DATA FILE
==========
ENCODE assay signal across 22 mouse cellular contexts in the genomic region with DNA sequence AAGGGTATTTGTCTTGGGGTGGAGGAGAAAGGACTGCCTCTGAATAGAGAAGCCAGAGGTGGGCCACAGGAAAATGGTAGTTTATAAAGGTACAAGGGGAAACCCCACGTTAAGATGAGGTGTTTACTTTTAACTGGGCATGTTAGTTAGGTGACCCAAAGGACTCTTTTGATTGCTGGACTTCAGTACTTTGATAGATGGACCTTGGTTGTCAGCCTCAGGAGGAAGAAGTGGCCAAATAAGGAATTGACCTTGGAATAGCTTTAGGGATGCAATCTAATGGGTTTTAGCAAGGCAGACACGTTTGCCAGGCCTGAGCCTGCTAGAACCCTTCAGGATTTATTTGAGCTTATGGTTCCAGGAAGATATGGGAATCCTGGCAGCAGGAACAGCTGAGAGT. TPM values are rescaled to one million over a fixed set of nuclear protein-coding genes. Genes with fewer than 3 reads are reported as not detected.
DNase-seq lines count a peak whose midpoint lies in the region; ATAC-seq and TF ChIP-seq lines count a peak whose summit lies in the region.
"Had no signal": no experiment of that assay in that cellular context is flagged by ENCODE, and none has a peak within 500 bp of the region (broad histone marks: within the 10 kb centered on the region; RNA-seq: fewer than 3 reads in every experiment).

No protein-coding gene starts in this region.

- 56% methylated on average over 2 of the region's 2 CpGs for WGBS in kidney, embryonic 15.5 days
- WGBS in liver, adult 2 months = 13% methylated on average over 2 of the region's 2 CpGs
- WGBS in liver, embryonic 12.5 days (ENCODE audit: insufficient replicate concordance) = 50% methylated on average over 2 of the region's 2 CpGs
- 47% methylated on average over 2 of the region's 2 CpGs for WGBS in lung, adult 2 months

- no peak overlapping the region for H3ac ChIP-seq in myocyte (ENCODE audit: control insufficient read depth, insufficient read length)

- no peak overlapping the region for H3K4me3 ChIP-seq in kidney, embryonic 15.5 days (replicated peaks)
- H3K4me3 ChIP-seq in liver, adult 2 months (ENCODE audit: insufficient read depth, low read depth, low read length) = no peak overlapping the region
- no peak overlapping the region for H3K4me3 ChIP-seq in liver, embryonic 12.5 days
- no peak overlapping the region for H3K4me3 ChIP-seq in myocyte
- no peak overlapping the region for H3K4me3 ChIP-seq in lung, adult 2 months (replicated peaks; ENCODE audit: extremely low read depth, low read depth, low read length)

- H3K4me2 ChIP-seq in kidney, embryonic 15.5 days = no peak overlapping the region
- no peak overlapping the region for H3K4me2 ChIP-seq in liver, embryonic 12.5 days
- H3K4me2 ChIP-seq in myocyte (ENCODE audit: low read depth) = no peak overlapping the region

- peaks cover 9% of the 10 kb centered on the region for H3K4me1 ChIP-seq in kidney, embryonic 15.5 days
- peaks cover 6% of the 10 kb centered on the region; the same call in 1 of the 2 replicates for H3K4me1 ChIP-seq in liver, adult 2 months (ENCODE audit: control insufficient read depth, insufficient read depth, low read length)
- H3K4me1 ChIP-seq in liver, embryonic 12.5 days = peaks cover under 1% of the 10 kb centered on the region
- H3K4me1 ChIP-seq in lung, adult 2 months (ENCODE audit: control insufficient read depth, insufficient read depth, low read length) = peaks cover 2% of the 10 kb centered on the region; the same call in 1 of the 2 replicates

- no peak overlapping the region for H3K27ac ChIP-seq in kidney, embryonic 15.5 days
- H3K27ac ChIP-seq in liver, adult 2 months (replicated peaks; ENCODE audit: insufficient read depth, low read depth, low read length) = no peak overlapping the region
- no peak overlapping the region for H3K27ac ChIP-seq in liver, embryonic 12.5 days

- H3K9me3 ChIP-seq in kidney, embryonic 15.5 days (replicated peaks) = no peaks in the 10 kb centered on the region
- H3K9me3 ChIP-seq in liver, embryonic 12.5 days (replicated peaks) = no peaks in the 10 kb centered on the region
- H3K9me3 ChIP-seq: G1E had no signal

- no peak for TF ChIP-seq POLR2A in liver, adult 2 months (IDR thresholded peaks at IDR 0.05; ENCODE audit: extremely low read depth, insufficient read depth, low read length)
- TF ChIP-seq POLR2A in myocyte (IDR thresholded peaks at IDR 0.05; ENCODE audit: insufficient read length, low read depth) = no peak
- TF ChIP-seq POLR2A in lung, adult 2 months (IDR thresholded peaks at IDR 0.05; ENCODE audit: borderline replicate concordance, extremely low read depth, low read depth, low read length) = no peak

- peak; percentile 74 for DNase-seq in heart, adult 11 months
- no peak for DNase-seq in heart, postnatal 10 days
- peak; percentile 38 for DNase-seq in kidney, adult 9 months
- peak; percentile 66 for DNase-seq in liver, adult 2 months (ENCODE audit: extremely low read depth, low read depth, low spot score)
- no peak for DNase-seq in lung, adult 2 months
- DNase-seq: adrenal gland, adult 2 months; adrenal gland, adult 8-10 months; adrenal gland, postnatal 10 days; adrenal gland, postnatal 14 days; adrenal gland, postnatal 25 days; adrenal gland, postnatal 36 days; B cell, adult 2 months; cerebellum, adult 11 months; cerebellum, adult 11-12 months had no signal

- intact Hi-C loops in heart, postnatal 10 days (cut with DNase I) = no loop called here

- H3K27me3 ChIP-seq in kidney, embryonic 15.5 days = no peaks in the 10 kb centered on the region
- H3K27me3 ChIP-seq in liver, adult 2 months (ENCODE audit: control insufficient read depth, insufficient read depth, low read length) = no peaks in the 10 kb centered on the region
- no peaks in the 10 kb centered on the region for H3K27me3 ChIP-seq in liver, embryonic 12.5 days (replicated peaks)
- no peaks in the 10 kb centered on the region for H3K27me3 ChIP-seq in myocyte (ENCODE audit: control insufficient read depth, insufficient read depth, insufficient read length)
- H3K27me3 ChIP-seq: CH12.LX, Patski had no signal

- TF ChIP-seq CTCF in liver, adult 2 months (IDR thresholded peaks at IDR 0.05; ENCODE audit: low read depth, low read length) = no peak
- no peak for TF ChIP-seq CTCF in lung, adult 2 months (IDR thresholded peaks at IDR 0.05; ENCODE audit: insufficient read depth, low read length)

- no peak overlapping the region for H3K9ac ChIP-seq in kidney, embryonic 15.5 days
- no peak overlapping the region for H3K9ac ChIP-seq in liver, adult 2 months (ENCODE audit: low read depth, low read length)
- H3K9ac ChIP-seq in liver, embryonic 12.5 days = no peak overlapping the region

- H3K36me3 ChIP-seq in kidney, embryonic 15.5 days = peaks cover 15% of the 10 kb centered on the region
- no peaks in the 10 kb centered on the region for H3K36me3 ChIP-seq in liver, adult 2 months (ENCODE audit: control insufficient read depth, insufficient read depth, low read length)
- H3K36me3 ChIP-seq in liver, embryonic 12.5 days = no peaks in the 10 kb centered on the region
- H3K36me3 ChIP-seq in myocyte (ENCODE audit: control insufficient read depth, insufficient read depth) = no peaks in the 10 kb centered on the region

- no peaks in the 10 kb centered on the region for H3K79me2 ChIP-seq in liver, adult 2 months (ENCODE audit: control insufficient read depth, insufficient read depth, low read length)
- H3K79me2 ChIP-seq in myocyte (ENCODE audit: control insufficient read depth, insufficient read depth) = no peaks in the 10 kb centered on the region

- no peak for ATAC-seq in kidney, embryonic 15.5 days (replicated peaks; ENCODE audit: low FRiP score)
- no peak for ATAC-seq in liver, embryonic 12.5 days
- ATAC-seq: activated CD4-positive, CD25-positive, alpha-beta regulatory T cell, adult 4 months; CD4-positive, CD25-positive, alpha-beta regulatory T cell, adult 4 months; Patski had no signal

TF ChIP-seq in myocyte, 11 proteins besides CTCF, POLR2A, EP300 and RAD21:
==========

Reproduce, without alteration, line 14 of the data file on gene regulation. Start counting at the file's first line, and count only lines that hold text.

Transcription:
- no peak overlapping the region for H3K4me3 ChIP-seq in lung, adult 2 months (replicated peaks; ENCODE audit: extremely low read depth, low read depth, low read length)